Here we use a PoolScope by LeakTronics, to listen for a pipe leak outside the shell of a pool.
We take a line and put it under pressure with just water, and by listening in the pool, we can hear the leak in the pipe through the pool wall itself. The sensitivity if the PoolScope allows us to hear the leak, even through gunite.
We begin the leak detection by identifying all the areas of the pool we want to listen to, and we listen to them using the pool scope. In this situation, nothing definitive was being heard. We then opt to pressure test the line; we plug the return jets using Kane Plugs. As we have 5 return jets, we plug 4 with a solid plug, and one that has a hole drilled in the center. This allows us to use dye testing to see if the trunk line is taking in dye – which in this case, it was.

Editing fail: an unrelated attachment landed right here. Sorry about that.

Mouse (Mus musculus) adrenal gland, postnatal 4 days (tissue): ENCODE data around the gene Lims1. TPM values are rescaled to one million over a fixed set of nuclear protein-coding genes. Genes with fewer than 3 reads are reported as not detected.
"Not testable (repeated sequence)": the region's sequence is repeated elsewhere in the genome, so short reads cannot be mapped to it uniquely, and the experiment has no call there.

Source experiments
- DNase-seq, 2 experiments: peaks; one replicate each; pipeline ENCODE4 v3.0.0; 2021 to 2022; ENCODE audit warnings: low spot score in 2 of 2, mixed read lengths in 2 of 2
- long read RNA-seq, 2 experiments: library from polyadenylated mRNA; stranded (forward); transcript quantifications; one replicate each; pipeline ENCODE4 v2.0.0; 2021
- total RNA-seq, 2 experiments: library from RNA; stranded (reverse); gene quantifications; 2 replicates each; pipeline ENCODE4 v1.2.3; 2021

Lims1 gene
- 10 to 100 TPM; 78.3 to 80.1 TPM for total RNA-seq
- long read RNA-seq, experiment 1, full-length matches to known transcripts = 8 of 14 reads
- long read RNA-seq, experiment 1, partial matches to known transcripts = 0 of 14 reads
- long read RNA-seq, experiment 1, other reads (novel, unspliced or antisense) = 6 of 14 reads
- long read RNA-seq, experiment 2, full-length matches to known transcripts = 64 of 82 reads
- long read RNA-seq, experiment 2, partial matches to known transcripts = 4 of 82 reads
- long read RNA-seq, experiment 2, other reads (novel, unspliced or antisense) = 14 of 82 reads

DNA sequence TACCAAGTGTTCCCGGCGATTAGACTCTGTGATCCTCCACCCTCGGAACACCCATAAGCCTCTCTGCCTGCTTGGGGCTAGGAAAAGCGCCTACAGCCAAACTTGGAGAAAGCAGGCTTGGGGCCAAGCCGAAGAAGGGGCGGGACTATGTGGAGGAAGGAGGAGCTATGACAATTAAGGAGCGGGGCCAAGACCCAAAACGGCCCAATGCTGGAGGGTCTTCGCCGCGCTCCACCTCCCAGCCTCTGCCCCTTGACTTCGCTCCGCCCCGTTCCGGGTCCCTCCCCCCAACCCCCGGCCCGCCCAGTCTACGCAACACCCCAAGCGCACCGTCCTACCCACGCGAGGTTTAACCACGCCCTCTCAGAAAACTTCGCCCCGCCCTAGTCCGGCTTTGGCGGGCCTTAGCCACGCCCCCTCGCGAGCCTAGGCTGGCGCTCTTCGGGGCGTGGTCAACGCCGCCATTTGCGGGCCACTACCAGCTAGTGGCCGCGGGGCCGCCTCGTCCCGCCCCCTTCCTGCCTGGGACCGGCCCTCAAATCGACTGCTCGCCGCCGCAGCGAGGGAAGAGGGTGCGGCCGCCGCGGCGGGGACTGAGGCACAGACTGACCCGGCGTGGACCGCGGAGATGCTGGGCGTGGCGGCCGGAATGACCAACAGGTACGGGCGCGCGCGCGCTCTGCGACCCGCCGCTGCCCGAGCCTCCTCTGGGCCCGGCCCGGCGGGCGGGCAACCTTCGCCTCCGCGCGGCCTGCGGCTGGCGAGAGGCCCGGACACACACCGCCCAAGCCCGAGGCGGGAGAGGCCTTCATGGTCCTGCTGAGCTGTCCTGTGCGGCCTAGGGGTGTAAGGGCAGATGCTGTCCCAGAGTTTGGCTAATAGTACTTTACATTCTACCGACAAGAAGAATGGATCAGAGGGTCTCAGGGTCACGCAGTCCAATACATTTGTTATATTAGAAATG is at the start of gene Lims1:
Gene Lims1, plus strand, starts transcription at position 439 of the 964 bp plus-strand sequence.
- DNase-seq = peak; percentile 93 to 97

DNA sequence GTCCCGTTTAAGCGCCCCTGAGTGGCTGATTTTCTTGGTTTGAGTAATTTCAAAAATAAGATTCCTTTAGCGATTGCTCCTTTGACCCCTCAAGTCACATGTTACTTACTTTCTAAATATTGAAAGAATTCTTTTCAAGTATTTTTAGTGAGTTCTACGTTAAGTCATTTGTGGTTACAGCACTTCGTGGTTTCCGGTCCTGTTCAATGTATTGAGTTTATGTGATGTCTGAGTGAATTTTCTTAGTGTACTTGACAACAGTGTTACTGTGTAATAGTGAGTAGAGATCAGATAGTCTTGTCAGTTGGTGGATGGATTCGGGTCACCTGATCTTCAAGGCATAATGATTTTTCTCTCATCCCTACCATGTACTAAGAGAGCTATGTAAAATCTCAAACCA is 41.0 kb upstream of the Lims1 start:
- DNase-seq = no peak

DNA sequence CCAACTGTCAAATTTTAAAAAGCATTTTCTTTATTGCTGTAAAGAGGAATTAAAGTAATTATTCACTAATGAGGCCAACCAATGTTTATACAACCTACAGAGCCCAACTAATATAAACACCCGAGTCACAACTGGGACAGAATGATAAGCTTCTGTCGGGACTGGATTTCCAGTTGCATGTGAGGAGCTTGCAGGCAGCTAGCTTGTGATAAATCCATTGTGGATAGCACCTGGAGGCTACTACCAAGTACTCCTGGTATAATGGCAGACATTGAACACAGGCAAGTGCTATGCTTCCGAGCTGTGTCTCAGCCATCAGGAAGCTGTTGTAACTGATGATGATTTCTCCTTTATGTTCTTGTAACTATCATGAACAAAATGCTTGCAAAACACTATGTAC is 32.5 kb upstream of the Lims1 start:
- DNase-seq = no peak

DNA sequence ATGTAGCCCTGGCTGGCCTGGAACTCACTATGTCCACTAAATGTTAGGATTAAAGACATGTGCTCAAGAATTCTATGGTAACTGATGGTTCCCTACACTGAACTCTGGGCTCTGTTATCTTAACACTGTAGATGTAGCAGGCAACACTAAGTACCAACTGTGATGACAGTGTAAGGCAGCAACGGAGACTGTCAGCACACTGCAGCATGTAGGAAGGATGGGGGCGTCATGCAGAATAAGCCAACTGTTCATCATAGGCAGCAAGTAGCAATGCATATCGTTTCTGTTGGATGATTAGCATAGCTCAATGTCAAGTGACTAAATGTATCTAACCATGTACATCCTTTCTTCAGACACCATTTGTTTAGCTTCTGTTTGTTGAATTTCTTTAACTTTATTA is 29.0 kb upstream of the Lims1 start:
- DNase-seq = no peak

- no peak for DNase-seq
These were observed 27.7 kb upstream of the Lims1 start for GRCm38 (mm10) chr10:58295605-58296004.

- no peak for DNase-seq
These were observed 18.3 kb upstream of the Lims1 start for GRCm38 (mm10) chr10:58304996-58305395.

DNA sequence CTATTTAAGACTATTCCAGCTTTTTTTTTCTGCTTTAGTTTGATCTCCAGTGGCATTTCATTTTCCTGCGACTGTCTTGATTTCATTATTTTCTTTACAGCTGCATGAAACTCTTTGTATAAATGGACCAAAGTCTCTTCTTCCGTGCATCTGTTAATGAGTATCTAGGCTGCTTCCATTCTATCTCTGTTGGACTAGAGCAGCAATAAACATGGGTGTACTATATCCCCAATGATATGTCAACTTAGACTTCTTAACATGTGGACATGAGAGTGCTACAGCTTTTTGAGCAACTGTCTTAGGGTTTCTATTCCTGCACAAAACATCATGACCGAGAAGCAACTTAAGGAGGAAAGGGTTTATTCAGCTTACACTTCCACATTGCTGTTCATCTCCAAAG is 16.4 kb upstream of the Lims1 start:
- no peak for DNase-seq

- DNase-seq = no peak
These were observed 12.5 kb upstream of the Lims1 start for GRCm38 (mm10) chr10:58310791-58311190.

We then listen deeper inside the pipe using the PipeMic by LeakTronics. While the PipeMic does allow us to get further back into the line, we still weren’t able to find a definitive leak sound that would isolate the exact location of the leak.
Next, we plugged the line entirely, and injected water through the line to create the sound of the leak from inside the pipe. This non-invasive technique allows us to make the leak sound without cutting pipes and without destructive methods. Water is a great conductor of sound, and by using the PoolScope to listen through the pool wall, we were able to identify the exact location of the leak from the sound we created by pressurizing the line.
See the video below to see how we got the job done.